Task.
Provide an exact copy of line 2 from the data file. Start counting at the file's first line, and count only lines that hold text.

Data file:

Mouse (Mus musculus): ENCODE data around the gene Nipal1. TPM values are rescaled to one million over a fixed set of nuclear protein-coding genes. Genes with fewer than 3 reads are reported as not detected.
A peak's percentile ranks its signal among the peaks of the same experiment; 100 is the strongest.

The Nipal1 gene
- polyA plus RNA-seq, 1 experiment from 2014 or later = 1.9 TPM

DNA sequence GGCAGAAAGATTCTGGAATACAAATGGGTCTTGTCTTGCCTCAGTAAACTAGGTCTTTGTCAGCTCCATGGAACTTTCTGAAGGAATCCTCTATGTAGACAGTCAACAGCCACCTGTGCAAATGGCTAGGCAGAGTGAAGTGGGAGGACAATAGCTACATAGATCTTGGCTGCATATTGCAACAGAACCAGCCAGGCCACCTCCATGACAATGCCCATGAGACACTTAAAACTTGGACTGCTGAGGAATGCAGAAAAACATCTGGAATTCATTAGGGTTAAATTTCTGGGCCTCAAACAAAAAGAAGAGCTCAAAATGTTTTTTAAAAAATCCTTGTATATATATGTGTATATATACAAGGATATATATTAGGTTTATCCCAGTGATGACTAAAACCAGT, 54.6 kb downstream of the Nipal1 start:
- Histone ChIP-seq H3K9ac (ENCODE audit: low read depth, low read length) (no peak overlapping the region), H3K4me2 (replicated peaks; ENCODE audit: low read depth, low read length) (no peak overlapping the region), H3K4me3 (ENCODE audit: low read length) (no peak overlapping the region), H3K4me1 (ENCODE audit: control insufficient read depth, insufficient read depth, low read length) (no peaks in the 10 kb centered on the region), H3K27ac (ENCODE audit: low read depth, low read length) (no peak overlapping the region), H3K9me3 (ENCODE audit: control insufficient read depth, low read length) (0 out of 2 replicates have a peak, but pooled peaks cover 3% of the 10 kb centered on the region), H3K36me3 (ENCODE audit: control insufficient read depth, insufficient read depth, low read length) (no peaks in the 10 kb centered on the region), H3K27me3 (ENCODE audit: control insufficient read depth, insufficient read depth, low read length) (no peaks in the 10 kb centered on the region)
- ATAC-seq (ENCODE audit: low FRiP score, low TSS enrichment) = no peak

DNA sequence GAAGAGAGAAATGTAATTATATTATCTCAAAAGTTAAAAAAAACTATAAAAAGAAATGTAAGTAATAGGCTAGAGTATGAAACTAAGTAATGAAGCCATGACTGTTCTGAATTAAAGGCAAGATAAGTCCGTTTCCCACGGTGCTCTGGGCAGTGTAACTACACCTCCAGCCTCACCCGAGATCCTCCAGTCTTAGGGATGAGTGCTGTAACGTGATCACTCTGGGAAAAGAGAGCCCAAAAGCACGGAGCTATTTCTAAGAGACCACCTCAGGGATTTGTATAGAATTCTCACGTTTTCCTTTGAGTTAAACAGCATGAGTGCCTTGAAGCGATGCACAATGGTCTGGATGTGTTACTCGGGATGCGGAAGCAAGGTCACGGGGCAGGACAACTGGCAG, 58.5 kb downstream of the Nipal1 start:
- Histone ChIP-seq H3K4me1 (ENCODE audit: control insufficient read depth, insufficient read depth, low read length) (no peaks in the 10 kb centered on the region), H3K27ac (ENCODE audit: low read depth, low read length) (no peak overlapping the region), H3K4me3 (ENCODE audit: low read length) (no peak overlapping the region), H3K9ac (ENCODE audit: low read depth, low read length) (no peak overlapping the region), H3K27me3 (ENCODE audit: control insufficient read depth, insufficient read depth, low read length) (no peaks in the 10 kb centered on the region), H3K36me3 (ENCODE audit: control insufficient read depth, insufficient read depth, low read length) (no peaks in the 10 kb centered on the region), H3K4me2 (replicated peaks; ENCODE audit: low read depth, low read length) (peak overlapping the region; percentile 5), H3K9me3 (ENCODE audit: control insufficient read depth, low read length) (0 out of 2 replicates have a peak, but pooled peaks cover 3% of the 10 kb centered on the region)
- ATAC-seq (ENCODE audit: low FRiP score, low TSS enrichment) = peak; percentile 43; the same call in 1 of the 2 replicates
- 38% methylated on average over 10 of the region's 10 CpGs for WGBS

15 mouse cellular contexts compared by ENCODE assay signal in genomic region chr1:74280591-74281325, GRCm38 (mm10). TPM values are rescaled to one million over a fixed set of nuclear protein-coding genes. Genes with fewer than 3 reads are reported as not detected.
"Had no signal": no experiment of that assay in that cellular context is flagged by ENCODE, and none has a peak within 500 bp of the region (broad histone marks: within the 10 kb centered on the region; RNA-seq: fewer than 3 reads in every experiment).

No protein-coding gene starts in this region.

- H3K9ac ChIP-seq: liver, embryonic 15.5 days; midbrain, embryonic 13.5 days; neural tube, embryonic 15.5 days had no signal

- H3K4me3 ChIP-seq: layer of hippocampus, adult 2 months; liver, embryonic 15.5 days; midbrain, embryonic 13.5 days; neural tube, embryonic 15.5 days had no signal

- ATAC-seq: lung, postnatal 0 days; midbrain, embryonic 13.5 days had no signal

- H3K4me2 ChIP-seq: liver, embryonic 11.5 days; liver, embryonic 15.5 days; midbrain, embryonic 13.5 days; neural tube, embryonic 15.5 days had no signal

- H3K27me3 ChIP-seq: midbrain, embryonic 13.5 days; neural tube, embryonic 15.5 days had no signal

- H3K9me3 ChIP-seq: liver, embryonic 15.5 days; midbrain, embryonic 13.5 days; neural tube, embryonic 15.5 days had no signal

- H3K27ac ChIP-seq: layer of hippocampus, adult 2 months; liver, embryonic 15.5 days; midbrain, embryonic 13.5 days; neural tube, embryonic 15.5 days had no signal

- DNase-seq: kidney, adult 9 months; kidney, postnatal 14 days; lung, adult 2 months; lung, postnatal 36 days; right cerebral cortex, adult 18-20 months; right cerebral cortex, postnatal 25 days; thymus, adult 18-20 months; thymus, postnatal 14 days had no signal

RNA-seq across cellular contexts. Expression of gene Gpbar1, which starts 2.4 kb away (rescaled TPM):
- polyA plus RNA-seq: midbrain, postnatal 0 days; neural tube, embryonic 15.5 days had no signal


A peak's percentile ranks its signal among the peaks of the same experiment; 100 is the strongest.